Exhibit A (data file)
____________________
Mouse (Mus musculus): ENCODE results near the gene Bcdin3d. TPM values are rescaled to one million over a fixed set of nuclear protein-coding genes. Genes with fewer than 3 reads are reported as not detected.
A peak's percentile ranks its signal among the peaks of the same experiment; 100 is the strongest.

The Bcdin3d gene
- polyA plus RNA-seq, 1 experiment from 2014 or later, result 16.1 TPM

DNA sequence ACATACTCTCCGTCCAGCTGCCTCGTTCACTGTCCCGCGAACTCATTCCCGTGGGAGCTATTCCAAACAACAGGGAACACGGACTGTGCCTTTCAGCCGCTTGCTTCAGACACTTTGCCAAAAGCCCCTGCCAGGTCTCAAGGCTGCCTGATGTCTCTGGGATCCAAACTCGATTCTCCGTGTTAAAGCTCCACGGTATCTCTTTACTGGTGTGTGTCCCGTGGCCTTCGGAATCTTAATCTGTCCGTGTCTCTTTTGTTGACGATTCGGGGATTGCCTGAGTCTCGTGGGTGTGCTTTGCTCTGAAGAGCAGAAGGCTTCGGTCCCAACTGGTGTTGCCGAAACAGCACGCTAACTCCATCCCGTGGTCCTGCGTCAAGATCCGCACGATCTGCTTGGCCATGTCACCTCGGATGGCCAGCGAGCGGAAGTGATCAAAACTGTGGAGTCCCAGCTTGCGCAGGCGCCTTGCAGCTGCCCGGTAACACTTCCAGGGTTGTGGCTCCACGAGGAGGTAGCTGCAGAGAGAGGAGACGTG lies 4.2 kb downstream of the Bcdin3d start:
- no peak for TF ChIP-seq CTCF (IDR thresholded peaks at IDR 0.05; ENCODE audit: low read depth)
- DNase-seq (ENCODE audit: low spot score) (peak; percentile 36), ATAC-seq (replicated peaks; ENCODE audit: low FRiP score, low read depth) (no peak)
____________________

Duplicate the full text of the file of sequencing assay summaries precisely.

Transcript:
Mouse (Mus musculus): ENCODE results near the gene Bcdin3d. TPM values are rescaled to one million over a fixed set of nuclear protein-coding genes. Genes with fewer than 3 reads are reported as not detected.
A peak's percentile ranks its signal among the peaks of the same experiment; 100 is the strongest.

The Bcdin3d gene
- polyA plus RNA-seq, 1 experiment from 2014 or later, result 16.1 TPM

DNA sequence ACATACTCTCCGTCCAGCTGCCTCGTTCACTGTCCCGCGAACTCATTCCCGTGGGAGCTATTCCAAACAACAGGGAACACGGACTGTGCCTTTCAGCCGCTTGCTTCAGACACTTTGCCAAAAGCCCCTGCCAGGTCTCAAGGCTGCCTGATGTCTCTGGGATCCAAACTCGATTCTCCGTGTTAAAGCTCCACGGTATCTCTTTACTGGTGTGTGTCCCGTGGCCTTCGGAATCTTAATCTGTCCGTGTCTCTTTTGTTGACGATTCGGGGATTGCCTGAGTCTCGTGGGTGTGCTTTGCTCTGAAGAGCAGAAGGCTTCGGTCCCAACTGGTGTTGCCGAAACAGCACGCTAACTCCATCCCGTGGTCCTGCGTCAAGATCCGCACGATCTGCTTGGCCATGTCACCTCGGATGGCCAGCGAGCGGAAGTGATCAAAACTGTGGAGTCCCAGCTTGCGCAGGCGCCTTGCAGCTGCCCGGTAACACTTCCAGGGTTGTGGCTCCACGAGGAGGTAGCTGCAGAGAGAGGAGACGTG lies 4.2 kb downstream of the Bcdin3d start:
- no peak for TF ChIP-seq CTCF (IDR thresholded peaks at IDR 0.05; ENCODE audit: low read depth)
- DNase-seq (ENCODE audit: low spot score) (peak; percentile 36), ATAC-seq (replicated peaks; ENCODE audit: low FRiP score, low read depth) (no peak)